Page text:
PrimePort chief calls time
PrimePort chief executive Jeremy Boys has resigned after 13 years in the role.
The move comes just 10 days after he announced 16 positions were potentially being disestablished at the port, but a similar number of positions created.
Boys, who said his move was for positive reasons, has no plans for the future yet.
"That will no doubt evolve in due course. After 13 years I think it's time I refresh a little bit."
He said his decision to stand down had not been an easy one.
"I think it's been a pretty good ship and a great time. It [is] an ideal time to let someone new guide the port through a very exciting period ahead and a strong future, assured by the alignment with the Port of Tauranga."
Boys said everyone could take pride in what had been achieved.
He has given three months' notice.
PrimePort chairman Roger Gower said a key focus for the company was to fill Boys' position before recruiting for a newly established role of commercial manager.
He said news of Boys' resignation was understandable, but disappointing.
"We're always disappointed when somebody of Jeremy's calibre resigns, [but] we understand his reasons and are very accepting of that."
He said Boys had made the decision to leave on his own terms.
Timaru District Holdings Ltd (TDHL) chairman Damon Odey said Boys had served PrimePort well.
"I think he's walking away with pretty big challenges put to bed and [has] set the port up nicely."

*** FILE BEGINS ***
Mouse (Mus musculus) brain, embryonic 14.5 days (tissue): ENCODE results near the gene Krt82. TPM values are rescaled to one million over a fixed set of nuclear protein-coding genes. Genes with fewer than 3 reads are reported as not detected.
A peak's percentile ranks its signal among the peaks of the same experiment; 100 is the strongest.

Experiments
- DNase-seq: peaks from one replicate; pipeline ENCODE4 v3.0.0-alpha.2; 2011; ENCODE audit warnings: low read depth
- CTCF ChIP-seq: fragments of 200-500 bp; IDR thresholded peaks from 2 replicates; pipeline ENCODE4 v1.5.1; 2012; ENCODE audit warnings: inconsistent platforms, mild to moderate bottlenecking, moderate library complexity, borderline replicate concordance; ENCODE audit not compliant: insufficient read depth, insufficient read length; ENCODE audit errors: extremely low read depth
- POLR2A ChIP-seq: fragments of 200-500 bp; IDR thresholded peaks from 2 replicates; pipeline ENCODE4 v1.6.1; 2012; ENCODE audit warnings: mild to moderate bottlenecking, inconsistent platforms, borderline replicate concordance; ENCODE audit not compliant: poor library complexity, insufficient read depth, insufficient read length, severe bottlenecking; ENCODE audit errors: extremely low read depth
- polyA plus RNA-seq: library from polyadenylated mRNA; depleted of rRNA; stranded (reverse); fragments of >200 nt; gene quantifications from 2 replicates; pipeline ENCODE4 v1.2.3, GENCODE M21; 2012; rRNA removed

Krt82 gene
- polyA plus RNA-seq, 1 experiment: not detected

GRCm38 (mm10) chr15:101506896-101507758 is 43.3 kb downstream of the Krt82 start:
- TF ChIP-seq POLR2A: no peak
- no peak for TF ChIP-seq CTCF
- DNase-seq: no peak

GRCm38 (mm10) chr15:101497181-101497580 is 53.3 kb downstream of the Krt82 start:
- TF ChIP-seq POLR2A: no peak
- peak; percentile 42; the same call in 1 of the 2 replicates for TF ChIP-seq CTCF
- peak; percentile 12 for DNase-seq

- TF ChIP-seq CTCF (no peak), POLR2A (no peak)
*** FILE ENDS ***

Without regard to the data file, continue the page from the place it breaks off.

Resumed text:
Last year, the Port of Tauranga invested $21.6 million in a 50 per cent share in PrimePort Timaru and will lease the container terminal for up to 35 years.
TDHL now owns 50 per cent of PrimePort, after Port of Tauranga bought 21 per cent of TDHL's stake and the remaining 29 per cent, previously held by a private consortium.
"It's 13 years since Jeremy's been chief executive down there and he's played a vital role with where we've got to now with the Port of Tauranga deal - that was a massive undertaking.
"[He has] set [the port] up in great stead going forward."
Rail and Maritime Transport Union South Island organiser John Kerr was in talks with staff yesterday.
The union is working through a range of issues and is also considering proceedings with the Employment Relations Authority, in relation to the latest restructuring process, announced earlier this month.
He said the workers have undergone three restructures in four years, with some of the workers having to repeatedly reapply for jobs.
The Timaru Herald